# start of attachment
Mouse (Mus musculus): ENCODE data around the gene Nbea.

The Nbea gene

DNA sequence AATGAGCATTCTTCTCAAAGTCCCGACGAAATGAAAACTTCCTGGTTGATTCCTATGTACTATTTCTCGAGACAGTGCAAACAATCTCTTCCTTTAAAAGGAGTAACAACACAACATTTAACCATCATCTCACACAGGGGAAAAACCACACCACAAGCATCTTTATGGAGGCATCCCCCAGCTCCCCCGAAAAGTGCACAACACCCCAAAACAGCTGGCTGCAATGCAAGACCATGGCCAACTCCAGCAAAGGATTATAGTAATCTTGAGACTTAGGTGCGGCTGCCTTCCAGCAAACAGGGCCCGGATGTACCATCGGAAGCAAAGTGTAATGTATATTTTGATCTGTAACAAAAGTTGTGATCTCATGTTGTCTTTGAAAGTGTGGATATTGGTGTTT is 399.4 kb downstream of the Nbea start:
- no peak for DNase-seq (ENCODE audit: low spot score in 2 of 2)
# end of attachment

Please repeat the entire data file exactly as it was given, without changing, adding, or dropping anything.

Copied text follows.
Mouse (Mus musculus): ENCODE data around the gene Nbea.

The Nbea gene

DNA sequence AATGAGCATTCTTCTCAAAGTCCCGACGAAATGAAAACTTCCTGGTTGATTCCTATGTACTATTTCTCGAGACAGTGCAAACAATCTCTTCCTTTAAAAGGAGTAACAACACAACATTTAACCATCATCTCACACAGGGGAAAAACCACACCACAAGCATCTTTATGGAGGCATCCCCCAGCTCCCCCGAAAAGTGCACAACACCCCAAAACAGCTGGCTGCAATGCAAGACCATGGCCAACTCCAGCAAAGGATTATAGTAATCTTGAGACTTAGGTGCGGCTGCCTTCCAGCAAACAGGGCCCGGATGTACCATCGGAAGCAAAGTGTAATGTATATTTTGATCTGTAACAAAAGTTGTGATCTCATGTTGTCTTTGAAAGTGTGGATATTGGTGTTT is 399.4 kb downstream of the Nbea start:
- no peak for DNase-seq (ENCODE audit: low spot score in 2 of 2)